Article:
Turning the age someone we loved was when they died is a clichéd moment that many of us can reflect on in one way or another. I read somewhere that in the case of a parent, it can be a startling revelation, a moment of immense freedom that washes over you. Somehow that strikes me as BS, like a greeting card concept; something that sounds good but is actually hollow. While I doubt I’ll feel a cathartic lightning-rod moment of release when my birthday comes, I have started wondering if my sense of being lost right now, of unease and uncertainty, has something to do with this fact. After all, I don’t have any idea what things look like around this next corner.

The model that I had–memories, at least, of my mother in her 30s and 40s–is no longer relevant. At 46, I’m on a path with no guide. Until now, she was dead, but she was still ahead of me. Soon, she’ll be dead and behind me. She taught me how to drive a stick shift, curse like a sailor, hang curtains, clean wood floors and light a mean fire. From her I learned everything I know about being a mother, running a household, living with mild depression and being glamorous. She taught me all that. But she can’t teach me about what’s next, because she never got there.

Just like me, my mother remarried at age 45. Then she died. How would that second marriage have worked out? Would it have remained the sparkling love affair it seemed at the time? I didn’t get a chance to learn from her how to build this new chapter in my life. But in many ways, not having her as a model could actually be a good thing, if only I could actually internalize that notion. The sad truth is that after she died, I think I needed so badly to identify with her that it probably crippled me. In my marriage to the father of my children, a part of me always knew that I’d get divorced, just like she did. There was always a voice in my head that said, She did it alone, and so will you. Being like her was a way of not losing her.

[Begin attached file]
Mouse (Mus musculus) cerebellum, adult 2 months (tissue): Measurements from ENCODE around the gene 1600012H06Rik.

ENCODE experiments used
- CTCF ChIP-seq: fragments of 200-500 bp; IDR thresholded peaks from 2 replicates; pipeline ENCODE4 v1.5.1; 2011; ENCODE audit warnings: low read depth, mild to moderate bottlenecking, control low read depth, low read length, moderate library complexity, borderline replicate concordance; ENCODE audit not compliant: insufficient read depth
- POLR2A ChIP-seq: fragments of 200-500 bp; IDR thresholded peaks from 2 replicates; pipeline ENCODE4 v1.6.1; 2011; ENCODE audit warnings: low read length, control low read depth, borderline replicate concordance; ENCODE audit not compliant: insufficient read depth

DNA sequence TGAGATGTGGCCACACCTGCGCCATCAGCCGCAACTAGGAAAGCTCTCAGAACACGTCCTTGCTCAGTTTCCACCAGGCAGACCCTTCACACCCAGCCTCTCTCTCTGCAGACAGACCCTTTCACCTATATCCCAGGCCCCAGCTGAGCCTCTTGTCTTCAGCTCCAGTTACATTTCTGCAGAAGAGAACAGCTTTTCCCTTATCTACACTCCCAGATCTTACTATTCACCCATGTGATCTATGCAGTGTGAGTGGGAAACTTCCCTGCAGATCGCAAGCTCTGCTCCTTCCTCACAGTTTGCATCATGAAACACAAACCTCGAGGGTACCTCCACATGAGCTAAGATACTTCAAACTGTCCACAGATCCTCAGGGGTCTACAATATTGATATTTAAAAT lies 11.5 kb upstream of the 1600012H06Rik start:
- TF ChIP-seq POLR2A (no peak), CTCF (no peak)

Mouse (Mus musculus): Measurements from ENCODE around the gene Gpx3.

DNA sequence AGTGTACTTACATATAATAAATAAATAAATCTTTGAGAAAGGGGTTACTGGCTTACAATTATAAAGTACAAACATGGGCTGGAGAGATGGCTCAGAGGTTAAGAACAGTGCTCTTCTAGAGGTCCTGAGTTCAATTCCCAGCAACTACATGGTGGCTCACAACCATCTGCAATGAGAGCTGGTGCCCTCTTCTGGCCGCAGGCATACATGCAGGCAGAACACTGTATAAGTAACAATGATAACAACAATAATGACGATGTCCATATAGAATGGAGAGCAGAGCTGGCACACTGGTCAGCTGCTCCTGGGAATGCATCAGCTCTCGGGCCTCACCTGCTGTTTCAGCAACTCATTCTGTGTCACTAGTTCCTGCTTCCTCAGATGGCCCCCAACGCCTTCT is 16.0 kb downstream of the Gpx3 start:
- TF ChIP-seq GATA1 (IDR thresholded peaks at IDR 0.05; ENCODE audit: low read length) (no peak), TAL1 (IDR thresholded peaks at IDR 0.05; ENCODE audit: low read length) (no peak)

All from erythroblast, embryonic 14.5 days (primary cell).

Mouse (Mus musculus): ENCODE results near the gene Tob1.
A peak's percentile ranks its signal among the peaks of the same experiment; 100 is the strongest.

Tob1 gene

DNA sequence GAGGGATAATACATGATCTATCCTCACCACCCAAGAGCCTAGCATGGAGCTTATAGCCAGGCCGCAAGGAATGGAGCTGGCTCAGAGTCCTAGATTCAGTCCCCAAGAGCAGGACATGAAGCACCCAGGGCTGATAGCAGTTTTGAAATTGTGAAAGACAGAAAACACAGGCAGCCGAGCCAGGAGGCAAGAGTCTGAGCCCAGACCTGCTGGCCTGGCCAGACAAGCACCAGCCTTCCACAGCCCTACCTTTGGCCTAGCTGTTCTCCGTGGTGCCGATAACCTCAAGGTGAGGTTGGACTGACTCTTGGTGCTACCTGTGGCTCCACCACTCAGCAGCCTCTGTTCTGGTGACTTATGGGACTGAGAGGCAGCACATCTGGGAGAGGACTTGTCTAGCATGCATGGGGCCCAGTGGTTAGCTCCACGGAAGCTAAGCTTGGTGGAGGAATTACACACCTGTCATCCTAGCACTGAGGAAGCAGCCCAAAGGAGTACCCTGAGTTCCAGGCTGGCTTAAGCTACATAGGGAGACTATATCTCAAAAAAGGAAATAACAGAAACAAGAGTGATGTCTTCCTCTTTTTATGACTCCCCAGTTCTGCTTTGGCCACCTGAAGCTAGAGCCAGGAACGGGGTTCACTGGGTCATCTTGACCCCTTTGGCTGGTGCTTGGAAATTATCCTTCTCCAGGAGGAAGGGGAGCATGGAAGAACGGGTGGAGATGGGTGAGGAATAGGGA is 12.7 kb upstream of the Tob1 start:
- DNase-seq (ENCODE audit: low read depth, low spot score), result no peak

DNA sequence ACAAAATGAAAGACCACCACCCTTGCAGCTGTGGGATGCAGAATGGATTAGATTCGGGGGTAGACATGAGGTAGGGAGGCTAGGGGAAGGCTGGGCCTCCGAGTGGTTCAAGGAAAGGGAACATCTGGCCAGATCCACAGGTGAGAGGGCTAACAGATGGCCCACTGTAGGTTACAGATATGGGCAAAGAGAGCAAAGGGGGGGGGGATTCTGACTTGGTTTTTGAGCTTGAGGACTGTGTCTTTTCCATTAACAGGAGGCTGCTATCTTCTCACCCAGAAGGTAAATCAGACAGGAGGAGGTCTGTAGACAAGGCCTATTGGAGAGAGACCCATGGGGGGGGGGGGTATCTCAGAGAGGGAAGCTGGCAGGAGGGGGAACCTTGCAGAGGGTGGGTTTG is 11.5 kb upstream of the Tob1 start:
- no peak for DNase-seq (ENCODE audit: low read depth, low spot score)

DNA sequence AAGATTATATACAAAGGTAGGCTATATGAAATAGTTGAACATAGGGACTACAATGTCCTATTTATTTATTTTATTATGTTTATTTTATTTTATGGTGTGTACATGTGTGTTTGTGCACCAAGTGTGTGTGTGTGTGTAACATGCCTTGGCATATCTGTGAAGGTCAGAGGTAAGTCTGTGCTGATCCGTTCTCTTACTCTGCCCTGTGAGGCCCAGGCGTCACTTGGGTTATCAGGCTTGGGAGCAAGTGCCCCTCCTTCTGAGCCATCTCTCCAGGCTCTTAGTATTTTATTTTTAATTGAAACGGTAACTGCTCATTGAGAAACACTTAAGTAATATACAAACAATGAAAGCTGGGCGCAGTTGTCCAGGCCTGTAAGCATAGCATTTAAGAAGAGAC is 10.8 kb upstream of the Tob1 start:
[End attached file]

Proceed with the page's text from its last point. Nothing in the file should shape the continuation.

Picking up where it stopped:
I was 19 when she died and still in college, like my eldest daughter Violet is now. My rhythm with Violet is familiar; it’s not unlike the way my mother was with me. We’re close, and I take enormous joy in seeing her move toward adulthood, but there’s also a distance, a respect I feel, in knowing that we are separate and that she needs to fly on her own. I’m here to help and to love. But I can’t for the life of me imagine what our relationship will look like when she’s 25, or 30, or 35, and somehow not knowing feels paralyzing. Will she call me often? Will she come to me when she’s sad? How many times have I reached for the phone, all these years later, wishing that I could call my mother?

All I’ve known is the lack, the having to do it alone, so it’s very hard for me to imagine how this will go. Will I be there when Violet gets married? Will I hold her children? I never saw my mother go gray. Will I become a graceful old woman or an ugly one? I see here in my questions the way I’m still locked in and can’t quite find the freedom to just paint my own picture. But I’m looking.

I imagine that to some readers, my questions sound trite, but that may be easy to say if you have parental models yourself, people who allow you to feel safely in the middle still. You can look up, and you can look down. I look ahead, and it’s just me there. Sure, I can do this all on my own. I’ve come this far, after all. But this moment does feel like another loss–that she has to stay frozen in this place that I am now leaving, that I have to go on again, without her.